NEW YORK NURSE: December 2009
by Randi Hoffman
On a gray Tuesday, a small but spirited group of NYSNA nurses picketed with signs, whistles and chants in front of Westchester Square Medical Center in the Bronx.
The 160 registered nurses at the facility have one of the lowest pay scales in the borough and have been working without a contract since August. At the Nov. 10 informational picket, they took to the streets to tell the public about short staffing on their units.
“I was born here. I care about the place,” said Clare Hughes, grievance chairperson for the local bargaining unit. “Our main issue is staffing. We’re way below staffing levels that are acceptable to patients.” She said that on the night shift on some floors, a nurse can be caring for 14 to 18 patients simultaneously, adding, “We’re urging the RNs to file protest of assignment forms to document the short staffing.”
Another nurse, Blessing Rafua, said, “How much can one person do? I just want some staffing. They don’t want to give anything. They want to keep everything the way it is.”
NYSNA nurses from the Albert Einstein College of Medicine and Montefiore Medical Center, both Bronx facilities, came to the picket to lend their support to the Westchester Square nurses.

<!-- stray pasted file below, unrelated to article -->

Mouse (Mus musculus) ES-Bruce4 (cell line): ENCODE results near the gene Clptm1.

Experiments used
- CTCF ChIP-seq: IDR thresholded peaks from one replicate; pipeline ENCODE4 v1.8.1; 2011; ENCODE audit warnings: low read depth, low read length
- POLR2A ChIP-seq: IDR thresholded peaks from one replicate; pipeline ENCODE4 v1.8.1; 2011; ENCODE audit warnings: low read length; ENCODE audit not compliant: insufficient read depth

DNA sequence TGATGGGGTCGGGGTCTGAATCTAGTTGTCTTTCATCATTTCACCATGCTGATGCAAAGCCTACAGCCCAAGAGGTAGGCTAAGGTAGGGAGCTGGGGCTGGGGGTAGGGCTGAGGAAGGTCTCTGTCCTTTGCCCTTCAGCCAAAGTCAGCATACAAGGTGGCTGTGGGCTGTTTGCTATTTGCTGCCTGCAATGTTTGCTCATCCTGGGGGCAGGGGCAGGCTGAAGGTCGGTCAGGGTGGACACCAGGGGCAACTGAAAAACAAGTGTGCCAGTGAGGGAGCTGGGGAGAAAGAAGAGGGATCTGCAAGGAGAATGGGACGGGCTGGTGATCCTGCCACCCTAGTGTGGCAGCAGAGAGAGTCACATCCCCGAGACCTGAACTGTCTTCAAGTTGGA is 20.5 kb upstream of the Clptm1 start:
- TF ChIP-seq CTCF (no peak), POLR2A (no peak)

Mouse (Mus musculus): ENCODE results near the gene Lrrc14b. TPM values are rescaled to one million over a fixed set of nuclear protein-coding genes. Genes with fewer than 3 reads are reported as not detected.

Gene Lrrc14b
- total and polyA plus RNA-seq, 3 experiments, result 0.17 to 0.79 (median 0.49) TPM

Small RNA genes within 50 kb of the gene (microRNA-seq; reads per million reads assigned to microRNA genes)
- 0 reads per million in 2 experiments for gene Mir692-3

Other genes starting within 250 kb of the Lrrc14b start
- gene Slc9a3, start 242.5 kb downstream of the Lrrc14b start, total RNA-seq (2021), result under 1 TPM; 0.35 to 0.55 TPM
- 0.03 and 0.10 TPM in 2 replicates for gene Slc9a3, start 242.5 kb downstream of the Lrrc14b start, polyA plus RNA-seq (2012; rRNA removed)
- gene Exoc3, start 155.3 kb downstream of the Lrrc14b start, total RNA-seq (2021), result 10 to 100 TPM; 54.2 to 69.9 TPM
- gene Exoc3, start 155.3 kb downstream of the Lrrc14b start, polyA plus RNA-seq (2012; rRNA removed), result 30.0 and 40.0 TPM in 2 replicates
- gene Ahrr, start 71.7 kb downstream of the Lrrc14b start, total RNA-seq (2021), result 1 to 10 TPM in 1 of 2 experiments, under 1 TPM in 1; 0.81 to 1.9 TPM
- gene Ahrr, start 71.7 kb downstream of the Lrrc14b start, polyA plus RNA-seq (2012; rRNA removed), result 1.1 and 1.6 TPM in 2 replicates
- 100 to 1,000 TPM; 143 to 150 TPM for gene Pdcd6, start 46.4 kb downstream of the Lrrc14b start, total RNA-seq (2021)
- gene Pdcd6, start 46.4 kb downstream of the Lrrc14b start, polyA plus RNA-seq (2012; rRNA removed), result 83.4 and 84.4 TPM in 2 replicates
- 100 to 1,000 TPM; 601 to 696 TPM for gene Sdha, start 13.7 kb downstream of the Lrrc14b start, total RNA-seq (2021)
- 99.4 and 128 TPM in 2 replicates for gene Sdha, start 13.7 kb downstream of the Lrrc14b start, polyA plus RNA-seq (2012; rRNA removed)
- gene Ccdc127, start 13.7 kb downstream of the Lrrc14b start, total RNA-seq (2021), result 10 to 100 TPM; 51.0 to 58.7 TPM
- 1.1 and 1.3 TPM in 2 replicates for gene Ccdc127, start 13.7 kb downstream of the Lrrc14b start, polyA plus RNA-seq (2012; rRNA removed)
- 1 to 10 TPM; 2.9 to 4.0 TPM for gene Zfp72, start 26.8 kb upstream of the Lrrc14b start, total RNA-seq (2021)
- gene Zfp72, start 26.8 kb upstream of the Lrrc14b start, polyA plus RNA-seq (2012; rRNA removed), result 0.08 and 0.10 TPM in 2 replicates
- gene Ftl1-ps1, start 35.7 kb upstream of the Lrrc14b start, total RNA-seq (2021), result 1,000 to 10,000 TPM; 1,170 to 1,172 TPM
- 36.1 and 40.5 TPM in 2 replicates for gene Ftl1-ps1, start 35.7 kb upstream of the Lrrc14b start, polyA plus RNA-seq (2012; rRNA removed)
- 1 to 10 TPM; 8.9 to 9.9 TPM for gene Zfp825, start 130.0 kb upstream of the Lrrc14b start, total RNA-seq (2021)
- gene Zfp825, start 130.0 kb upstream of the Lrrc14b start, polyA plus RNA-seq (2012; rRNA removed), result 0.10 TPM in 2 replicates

The Berger Commission put the hospital on its closure list in 2007. Subsequently, the hospital declared bankruptcy to protect itself against creditors. In the past three years, both New York Presbyterian Hospital and the North Shore-Long Island Jewish system have investigated partnering with Westchester Square.
“We understand the hospital is in a tenuous position and we’re willing to negotiate,” said Hughes. “But the hospital has not shown good faith. We’re not out to get downtown wages. We understand that’s not the way it is.”
“They say the current staffing levels are manageable,” said NYSNA Labor Representative Elaine Charpentier. “But, if you’re going to run a hospital, you have to provide an adequate level of care.”